In this era of politics, being a Latina in Congress makes it much more likely that a candidate is left-leaning in her political positions. But even with only 12 Latinas serving as voting members within the House and Senate, there are a handful who hold more moderate or even conservative points of view.
While the more progressive members of Congress tend to get more coverage in the media — which is to be expected, considering who is leading or instigating much of the nation’s dialogue on humanitarian and divisive issues — it’s critical to understand where each and every candidate is coming from this Hispanic Heritage Month, even if you might disagree with some of their beliefs, approaches, or voting records.
Senator Catherine Cortez Masto
Even though she’s just midway through her first term as a Nevada Senator, Catherine Cortez Masto has already made quite an impression among her peers. A third-generation Mexican-American, Cortez Masto is the first Latina senator to have ever held office. Last winter, she was also appointed the first Latina chairwoman of the Democratic Senatorial Committee, a position that entrusts her with national efforts toward getting Democrats voted into office after her home state successfully was able to mobilize Latino voters for the last election.
Cortez Masto’s political strategy is more aligned with those held by centrist Democrats, so her name doesn’t have the same, exciting ring of other Congressional newcomers. But her approach toward the 2020 election is sound. “One thing I’ve learned here is that unless you control the agenda and you’re in the majority, you can’t focus on or fight for or at least bring to the floor of the Senate the issues that you care about,” she explained to the Nevada Current earlier this year. “I think we need to get back to a day where we are actually in regular order, bringing legislation forward, debating it, talking about it, and moving it forward. And with Democrats in control, I think that’s possible and I think we can do that.”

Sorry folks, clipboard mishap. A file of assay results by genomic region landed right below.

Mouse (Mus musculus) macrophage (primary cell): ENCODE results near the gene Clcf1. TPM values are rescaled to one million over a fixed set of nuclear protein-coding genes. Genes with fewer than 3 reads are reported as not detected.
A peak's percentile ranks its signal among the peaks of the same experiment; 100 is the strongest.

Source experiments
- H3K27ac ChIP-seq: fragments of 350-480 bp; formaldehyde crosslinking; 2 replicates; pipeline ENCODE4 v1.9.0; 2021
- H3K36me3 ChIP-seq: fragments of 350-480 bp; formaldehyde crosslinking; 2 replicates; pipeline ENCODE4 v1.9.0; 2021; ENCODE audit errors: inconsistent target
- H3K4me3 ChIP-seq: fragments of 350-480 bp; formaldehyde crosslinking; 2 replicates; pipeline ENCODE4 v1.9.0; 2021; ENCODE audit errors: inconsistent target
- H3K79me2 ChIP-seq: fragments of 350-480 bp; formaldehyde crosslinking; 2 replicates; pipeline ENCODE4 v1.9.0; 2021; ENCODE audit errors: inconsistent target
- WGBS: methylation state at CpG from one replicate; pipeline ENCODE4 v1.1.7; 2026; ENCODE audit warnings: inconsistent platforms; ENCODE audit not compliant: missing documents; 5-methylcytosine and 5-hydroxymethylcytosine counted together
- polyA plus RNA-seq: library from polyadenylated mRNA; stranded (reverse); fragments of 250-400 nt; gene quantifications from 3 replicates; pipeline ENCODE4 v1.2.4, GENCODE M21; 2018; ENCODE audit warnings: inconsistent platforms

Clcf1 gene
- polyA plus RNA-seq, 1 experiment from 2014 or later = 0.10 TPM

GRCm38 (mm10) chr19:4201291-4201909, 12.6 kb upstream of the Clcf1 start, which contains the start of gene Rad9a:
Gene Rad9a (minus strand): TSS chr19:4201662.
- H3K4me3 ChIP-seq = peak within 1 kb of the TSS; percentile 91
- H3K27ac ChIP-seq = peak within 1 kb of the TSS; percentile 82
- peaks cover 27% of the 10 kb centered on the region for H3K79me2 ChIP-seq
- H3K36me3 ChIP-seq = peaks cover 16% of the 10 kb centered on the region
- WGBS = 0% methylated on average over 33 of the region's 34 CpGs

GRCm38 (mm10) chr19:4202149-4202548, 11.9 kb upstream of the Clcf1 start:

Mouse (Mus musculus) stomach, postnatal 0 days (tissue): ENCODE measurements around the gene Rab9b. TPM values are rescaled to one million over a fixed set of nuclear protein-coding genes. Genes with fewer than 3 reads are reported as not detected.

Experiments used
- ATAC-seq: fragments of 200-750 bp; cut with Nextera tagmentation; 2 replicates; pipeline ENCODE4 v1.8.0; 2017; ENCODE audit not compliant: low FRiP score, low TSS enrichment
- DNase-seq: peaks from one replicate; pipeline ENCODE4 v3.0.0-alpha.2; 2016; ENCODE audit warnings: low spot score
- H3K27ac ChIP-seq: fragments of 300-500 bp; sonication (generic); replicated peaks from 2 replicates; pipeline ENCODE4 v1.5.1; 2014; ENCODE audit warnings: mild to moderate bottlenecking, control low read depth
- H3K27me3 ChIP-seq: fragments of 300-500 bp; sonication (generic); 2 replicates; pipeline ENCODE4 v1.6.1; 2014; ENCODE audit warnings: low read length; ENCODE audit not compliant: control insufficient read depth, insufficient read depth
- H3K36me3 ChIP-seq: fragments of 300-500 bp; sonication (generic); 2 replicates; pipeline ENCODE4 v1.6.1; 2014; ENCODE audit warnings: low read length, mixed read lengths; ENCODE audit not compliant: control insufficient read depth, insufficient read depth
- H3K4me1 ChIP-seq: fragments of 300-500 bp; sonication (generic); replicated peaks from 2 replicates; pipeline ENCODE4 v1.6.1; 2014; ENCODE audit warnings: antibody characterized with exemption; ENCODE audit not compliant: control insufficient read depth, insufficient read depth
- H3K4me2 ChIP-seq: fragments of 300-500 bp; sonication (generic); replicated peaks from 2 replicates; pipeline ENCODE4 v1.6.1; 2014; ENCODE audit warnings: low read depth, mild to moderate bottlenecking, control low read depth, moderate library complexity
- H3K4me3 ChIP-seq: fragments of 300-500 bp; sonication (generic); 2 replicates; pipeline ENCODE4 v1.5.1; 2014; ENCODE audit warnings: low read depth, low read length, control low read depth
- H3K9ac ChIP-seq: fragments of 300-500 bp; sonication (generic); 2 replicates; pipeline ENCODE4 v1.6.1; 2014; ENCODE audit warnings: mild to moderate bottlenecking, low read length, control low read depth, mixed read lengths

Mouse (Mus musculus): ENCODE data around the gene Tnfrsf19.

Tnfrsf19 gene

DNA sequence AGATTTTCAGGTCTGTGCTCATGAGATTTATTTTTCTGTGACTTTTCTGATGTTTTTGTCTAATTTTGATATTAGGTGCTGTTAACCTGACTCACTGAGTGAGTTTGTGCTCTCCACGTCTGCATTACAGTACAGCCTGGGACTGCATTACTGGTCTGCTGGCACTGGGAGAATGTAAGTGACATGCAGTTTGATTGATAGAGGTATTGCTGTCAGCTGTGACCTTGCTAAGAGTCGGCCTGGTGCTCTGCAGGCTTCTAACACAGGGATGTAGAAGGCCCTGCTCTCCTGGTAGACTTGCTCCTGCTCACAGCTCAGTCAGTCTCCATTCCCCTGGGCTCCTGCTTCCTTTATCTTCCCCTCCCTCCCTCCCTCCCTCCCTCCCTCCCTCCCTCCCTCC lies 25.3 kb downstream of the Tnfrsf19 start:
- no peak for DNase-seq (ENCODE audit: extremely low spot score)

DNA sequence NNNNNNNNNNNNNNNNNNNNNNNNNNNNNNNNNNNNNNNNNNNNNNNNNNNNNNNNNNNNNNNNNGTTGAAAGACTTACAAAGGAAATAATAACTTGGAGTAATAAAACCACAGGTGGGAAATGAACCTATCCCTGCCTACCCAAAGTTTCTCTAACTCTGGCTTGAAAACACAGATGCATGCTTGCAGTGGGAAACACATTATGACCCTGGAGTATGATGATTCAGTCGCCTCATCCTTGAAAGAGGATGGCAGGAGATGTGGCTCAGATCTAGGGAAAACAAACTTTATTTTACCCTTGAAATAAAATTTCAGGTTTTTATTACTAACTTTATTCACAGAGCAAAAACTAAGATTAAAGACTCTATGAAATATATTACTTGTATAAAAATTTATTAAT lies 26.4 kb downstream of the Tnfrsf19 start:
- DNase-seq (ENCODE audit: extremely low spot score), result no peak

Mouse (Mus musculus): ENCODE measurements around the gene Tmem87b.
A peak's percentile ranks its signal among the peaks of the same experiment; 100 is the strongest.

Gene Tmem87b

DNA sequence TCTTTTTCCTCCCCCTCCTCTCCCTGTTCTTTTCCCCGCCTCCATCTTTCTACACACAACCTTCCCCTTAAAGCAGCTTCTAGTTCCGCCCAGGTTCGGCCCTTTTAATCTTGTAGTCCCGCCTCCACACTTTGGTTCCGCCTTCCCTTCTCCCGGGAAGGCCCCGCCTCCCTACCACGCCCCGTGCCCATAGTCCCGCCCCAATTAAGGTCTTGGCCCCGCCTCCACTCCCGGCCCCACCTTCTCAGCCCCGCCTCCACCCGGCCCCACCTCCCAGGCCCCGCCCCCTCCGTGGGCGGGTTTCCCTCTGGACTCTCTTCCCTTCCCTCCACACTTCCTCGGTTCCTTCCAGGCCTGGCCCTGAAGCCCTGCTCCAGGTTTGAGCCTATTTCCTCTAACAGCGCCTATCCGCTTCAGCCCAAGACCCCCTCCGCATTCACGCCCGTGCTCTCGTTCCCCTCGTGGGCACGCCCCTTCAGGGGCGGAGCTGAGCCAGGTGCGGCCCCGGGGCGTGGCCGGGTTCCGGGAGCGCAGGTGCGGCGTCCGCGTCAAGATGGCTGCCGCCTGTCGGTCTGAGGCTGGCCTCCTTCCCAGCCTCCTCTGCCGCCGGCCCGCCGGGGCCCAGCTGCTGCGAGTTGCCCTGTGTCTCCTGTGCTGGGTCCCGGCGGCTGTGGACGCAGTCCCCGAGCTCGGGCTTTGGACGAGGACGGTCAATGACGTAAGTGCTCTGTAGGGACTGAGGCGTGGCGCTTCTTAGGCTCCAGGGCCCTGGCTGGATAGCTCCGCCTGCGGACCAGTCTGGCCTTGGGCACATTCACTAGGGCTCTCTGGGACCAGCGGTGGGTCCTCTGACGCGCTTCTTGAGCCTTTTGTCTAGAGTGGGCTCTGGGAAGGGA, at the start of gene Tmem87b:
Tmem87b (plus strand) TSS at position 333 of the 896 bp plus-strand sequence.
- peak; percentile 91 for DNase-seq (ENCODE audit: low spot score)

Rep. Xochitl Torres Small
New Mexico’s 2nd Congressional District covers the southern swath of the state, bordered on the south by Mexico, a swing district that Xochitl Torres Small flipped to blue during the 2018 midterm elections. Running as a moderate Democrat, she won her seat in a very tight race that hinged upon votes cast through absentee ballots, appealing to the rural values of her constituency. In doing so, she made history by becoming the first Latina to have ever held the district.
Torres Small, a third-generation Mexican-American, has expressed her willingness to compromise on border security legislation rather than advocating for more open borders. “[People] are much more willing to recognize the complexity of the challenges we face (at the border), because we see all sides of it,” she told Las Cruces Sun News. Shortly after she was inaugurated into office, rather than pushing back against talk of the border wall, she openly discussed the merits of “carefully placed” borders, a position that resonates with ranchers along the southern US border.
Rep. Jaime Herrera Beutler
Representative Jaime Herrera Beutler is the lone Republican Latina currently serving in Congress, representing southwestern Washington’s working-class 3rd Congressional District. She has been in office since 2011.
Affordable healthcare has been one of Rep. Herrera Beutler’s signature issues, having lost her mother to lung cancer and having a daughter diagnosed with Potter’s syndrome. Speaking about her mother, she shared in a campaign ad last year, “The thing that I remember about it is that she was afraid to see a doctor. She knew how expensive it could be and how hard it would be on the family,” she said, insisting that her political positions are focused on making healthcare affordable to everybody.
While she breaks with her Democratic peers as to how to achieve this goal — she opposed the Affordable Care Act — she has also crossed over party lines for bills that support better maternity care through increased funding for midwife training as well as increased prenatal screenings.